Everyone who works in hospitality and foodservice knows that food is about so much more than just eating. And when it comes to catering to certain markets, this is more important than ever. Servicing the likes of hospitals, aged care facilities and schools need a big nod to not only nutrition, but needs to cater specifically for a heightened risk of allergies and different needs.
For those businesses catering to these markets, or wanting to move into servicing these areas, awareness of allergic reactions is becoming increasingly important – and necessary – given that these reactions can sometimes be life threatening. Although nuts are known as one of the most common causes of severe reactions, to the point that many schools no longer allow peanut butter on site, any food has the potential to cause an allergy.
Many caterers, manufacturers and retailers have responded to the need take allergies into account, and many have made great steps towards to trying to keep the allergic consumer safe, but sufferers are still being ‘caught out’ by unexpected ingredients, sometimes due to tiny traces of a food that have the potential to cause a severe life threatening reaction. So what can businesses serving these markets do?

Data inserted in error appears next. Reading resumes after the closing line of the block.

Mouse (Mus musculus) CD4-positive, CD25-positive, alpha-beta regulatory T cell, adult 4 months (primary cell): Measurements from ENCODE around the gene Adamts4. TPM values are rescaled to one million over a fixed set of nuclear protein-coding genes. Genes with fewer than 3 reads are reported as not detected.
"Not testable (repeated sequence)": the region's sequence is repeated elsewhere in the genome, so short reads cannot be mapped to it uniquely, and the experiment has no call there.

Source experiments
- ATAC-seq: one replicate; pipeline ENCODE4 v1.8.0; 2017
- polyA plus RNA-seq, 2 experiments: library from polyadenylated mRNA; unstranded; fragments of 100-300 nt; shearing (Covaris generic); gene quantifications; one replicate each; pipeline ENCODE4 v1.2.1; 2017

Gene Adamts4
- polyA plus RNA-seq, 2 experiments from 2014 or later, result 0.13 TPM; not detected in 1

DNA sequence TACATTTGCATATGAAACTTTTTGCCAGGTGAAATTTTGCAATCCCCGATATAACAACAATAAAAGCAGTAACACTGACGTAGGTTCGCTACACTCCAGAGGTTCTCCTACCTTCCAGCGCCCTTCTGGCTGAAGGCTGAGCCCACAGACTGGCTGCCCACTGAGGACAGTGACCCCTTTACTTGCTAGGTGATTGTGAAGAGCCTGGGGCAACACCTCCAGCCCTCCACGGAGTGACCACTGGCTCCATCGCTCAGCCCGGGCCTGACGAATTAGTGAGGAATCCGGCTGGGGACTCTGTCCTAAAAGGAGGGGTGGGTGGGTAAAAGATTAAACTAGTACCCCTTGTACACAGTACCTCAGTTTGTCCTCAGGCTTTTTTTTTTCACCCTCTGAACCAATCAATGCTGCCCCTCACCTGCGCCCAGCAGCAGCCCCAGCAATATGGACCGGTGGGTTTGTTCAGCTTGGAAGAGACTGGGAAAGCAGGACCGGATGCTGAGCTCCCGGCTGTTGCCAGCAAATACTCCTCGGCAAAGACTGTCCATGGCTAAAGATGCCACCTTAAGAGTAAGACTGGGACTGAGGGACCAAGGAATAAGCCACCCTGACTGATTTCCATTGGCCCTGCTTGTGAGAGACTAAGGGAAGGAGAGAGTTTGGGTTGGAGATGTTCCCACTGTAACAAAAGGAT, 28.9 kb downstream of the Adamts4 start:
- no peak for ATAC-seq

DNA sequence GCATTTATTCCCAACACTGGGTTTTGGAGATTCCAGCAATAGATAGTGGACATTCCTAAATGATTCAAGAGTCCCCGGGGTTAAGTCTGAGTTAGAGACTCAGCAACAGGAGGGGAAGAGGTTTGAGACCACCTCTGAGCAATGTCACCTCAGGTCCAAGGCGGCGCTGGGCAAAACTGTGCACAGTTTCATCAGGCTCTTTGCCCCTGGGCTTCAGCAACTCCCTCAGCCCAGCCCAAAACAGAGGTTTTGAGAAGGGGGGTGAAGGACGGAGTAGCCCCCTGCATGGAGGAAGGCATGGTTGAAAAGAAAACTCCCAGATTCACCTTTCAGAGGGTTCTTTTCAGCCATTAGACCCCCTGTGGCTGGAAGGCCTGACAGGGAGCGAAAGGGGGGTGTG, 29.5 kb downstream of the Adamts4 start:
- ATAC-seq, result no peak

- Train all staff to be vigilant in regards to food allergy issues
- If you can’t 100% service a particular allergen, don’t do it
- Keep preparation areas nut free or gluten free, including utensils, and ensure every staff member is aware of the separation
- Ensure suppliers provide comprehensive and accurate details of all ingredients and processes
- Avoid unnecessary use of nuts as garnishes
- Label food correctly and clearly if packaged food is sold or delivered, and highlight allergens on menus by way of symbols or similar
- Use the allergen name in the dish if possible
- Train your staff to be aware of the implications of severe allergies and how to cater for the market safely
Customer safety depends on effective communication between the foodservice provider and their client, including those who will be serving the food at the final stage. Early communication helps caterers and other eating establishments plan for safe alternatives and happy end eaters.